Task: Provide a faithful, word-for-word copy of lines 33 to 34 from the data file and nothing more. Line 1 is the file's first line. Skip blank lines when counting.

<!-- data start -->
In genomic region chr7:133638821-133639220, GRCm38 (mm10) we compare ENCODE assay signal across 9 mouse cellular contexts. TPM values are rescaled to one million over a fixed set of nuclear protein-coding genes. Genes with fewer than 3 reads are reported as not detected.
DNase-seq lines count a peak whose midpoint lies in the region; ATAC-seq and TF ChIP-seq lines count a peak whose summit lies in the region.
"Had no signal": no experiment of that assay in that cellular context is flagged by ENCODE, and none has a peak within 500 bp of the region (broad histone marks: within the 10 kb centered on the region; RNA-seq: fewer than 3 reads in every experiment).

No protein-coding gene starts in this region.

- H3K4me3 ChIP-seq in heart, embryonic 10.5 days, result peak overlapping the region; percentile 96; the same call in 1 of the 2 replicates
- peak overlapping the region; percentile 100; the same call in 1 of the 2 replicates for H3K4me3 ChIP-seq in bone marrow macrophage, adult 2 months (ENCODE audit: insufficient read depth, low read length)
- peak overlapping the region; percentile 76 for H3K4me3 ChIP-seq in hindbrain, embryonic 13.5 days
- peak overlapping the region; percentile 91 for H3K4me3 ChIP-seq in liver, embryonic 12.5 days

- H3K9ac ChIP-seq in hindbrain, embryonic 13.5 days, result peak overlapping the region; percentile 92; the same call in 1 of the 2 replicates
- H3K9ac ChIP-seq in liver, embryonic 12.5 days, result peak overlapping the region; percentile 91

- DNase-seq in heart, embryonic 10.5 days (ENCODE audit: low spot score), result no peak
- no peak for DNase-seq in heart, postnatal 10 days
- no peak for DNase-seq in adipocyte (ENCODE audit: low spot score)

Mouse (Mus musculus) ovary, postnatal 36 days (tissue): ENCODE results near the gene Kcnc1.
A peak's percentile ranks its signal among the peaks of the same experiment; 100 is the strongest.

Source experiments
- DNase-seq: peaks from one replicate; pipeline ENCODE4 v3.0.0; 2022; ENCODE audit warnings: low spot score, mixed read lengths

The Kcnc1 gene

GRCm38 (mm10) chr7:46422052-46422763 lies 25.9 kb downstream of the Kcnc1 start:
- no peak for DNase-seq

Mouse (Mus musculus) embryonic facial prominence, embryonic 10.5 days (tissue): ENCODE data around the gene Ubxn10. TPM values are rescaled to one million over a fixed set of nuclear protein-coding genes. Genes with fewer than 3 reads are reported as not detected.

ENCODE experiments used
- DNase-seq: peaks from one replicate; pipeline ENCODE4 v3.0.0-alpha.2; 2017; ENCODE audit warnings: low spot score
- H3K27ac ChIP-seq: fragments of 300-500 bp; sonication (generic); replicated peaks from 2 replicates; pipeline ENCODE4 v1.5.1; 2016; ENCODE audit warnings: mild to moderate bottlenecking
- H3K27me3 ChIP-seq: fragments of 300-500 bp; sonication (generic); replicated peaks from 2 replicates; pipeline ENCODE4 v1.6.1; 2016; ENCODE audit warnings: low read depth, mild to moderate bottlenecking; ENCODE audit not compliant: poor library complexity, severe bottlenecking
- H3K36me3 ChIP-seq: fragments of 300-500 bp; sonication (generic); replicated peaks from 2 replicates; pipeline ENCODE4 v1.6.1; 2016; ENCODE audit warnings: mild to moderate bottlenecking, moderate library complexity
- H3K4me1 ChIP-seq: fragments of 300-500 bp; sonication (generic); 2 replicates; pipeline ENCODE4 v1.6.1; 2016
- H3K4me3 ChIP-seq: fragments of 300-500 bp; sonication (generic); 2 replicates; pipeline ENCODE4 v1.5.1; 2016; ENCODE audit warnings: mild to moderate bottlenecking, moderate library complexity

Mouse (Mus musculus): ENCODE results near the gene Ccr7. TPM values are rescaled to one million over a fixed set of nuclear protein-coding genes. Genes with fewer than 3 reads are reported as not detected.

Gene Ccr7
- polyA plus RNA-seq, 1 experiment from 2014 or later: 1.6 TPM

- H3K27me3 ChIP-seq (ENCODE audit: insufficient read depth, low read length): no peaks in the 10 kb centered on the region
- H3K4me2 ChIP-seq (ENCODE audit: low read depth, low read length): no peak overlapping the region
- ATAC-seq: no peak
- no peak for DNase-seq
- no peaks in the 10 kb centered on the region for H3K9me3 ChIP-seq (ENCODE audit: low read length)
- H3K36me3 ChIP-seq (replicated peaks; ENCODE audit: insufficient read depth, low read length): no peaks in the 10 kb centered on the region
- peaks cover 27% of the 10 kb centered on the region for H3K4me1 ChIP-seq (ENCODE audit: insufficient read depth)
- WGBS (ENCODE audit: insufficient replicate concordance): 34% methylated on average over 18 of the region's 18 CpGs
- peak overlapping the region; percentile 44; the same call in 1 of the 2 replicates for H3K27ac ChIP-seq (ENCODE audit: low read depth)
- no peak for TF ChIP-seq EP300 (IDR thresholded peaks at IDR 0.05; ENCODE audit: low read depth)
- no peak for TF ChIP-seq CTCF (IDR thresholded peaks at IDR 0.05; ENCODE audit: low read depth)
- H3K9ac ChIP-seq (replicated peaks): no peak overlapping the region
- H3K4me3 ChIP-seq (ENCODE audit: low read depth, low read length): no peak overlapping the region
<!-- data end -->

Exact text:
- H3K4me2 ChIP-seq (ENCODE audit: low read depth, low read length): no peak overlapping the region
- ATAC-seq: no peak